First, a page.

A Tribute to Satoru Iwata, Nintendo President, Who Passed Away at 55 - ArticleEvan Norris , posted on 14 July 2015 / 7,417 Views
For many executives in the video game industry, games are simply a means to an end. They’re big business. They’re dollar signs encased in shrink wrap. For Nintendo president Satoru Iwata, however, they were much more than that; they were a lifelong passion, a source of joy and inspiration.
Iwata, who passed away on Saturday at age 55 as a result of a bile duct growth, was more than just a corporate executive. He was, first and foremost, a game maker and game player.
In a speech at the Game Developers Conference in San Jose, California in 2005, Iwata articulated this philosophy, saying “On my business card, I am a corporate president. In my mind, I am a game developer. In my heart, I am a gamer.”
It was this familiarity with - and love for - video games that defined Iwata’s tenure as Nintendo CEO. It also set him apart from his predecessor Hiroshi Yamauchi, president of Nintendo for 53 years, who professed not to understand video games. Iwata, conversely, understood them inside and out and his presidency reflected that reality. Younger developers were more at ease with Iwata, who spoke their language.
Mr. Iwata was born on December 6, 1959 in Sapporo Japan. He became interested in computer programming in high school and studied computer science at Japan’s top technology university, the Tokyo Institute of Technology. In 1982 he joined a small game maker called HAL Laboratory. A decade later, with HAL on the edge of bankruptcy, Iwata assumed the presidency and, shortly thereafter, stabilized its financial situation. While at HAL, Iwata worked on Balloon Fight, Earthbound, and the Kirby series.
During the 1990s, although not a part of Nintendo, Iwata assisted in the development of Pokemon Gold & Silver and Pokemon Stadium. “Being able to participate in that small way in Pokemon, I came to feel a real affinity for the software,” said Iwata in one of his recurring “Iwata Asks” segments.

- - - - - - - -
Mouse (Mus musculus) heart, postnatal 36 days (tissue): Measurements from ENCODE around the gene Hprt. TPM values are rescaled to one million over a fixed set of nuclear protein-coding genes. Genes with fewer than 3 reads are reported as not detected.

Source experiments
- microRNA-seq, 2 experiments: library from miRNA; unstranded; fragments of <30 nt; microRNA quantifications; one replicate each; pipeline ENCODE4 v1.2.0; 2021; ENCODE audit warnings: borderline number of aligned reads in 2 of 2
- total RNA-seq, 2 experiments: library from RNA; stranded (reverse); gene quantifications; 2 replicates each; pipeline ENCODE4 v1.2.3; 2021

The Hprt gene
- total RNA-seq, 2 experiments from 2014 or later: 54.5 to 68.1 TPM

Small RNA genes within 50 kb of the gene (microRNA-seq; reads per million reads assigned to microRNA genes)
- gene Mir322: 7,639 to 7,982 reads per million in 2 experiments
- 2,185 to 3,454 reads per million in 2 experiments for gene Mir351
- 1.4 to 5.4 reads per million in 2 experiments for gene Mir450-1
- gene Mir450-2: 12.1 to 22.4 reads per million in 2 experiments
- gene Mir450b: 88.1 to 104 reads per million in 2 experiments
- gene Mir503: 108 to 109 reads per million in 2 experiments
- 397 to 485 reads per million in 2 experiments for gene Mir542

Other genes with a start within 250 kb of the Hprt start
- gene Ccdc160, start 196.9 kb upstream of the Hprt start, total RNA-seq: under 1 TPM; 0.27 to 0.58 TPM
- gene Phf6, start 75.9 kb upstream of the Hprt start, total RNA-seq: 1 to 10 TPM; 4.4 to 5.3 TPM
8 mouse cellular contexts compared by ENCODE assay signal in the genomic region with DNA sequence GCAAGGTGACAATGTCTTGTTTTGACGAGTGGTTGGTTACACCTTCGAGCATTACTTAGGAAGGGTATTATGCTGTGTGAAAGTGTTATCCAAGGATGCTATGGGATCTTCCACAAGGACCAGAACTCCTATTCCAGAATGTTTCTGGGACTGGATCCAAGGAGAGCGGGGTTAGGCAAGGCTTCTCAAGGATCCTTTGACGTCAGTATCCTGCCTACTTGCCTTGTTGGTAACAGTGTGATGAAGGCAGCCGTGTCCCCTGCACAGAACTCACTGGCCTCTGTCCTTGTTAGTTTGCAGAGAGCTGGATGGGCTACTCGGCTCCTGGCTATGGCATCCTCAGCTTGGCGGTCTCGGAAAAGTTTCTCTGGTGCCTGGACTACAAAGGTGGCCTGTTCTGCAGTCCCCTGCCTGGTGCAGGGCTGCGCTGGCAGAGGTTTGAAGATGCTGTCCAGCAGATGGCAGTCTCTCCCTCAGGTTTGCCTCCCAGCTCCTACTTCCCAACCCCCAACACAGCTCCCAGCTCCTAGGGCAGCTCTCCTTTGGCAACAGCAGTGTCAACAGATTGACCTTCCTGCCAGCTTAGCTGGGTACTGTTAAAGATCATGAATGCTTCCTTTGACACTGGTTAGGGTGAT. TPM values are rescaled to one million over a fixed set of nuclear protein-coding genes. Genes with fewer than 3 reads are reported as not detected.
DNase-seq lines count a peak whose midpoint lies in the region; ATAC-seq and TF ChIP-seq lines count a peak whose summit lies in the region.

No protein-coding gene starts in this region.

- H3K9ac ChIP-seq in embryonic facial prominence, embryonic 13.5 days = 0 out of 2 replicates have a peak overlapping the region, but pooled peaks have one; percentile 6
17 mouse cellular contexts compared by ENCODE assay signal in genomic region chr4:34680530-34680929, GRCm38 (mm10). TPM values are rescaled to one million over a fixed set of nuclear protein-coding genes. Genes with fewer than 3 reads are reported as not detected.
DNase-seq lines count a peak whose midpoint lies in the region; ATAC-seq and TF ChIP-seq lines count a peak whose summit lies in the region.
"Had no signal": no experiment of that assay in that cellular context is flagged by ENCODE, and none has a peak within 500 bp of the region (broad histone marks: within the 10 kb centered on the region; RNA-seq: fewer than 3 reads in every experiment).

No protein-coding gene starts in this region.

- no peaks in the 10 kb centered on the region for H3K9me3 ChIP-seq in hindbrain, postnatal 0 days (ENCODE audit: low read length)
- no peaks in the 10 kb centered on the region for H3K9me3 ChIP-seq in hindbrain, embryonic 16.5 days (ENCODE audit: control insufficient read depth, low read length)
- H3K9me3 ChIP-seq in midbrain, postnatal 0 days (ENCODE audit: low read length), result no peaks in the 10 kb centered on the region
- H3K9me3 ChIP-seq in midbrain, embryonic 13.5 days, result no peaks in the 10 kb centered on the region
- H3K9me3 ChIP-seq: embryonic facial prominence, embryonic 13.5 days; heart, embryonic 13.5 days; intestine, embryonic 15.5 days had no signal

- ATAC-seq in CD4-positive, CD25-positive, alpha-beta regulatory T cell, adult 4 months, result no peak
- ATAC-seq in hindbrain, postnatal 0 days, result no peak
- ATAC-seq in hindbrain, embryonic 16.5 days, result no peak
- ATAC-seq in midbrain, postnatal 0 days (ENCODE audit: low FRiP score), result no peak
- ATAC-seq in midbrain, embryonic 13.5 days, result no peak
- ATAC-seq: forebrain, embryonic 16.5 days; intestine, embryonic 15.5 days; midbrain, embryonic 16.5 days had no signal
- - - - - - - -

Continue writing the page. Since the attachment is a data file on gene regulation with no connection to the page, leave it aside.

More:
In 2000, Iwata officially joined Nintendo as its head of corporate planning. When Hiroshi Yamauchi retired on May 31, 2002, Iwata succeeded him as Nintendo’s fourth president - the first unrelated to the Yamauchi family. Under Iwata's direction, Nintendo moved boldly into the seventh generation, first in 2004 with Nintendo DS and second in 2006 with Wii, an unorthodox console that eschewed graphical and computational power in favor of low-cost, low-power components, and an innovative motion control scheme.
The results were spectacular for Nintendo and for the industry at large. Millions of consumers, many of whom had never played a video game before, flocked to stores to purchase Nintendo's systems and games. In 2006, mere months before E3 and the reveal of the Wii's "killer app", Wii Sports, Iwata said, "When people see what we have to offer at E3, they’re going to understand that that wall’s been broken down and we now have created a system that’s going to allow for a much, much larger user base than any system we’ve seen before.”
Together, the DS and Wii sold over 254 million hardware units and 1.83 billion software units, and played an important part in bringing video games to previously untapped markets and demographics.
Subsequent hardware releases, including the 3DS and Wii U, were less successful. In 2012, Nintendo announced its first ever annual operating loss. Iwata, in a gesture of solidarity and accountability, voluntarily chopped his salary in half after lower-than-expected sales for the 3DS.
In March of this year, Nintendo announced a partnership with DeNA, a Japanese company that specializes in mobile games, to develop games based on Nintendo brands for smartphones and tablets. In an interview with Time, Iwata said, "We will not merely port games developed for our dedicated systems to smart devices just as they are - we will develop brand new software which perfectly matches the play style and control mechanisms of smart devices."
At the same time, Iwata assuaged fears by pledging to continue development on dedicated Nintendo platforms. The ultimate goal, he insisted, was to convince tablet and smartphone owners to "eventually become fans of our dedicated systems." Iwata introduced Nintendo's next piece of gaming hardware, code-named NX, in March.
It's a shame that Iwata won't be around to see what Nintendo - now in its 126th year - does next. With game development in progress for smart devices and a brand new gaming system on the way, the future is potentially bright for the company Iwata stewarded safely and, at times, triumphantly for thirteen years.
But his legacy remains, even after his passing. He was a leader who played the corporate role - wearing his trademark three-piece suit and answering dutifully questions from shareholders - but who relished his role as developer and gamer. He introduced "Nintendo Direct" presentations, online videos in which he delivered news directly to gamers, and "Iwata Asks," a series where he interviewed developers about their latest games. He gambled on the DS and Wii, sparking a renaissance at Nintendo and a revolution in the gaming industry in the process. He insisted that Nintendo be, above all else, a gaming company.
Finally, and most importantly, he believed in a simple mantra - one that serves well as a coda for the life of Satoru Iwata the programmer, the developer, and the executive: "Above all, video games are meant to be just one thing. Fun. Fun for everyone."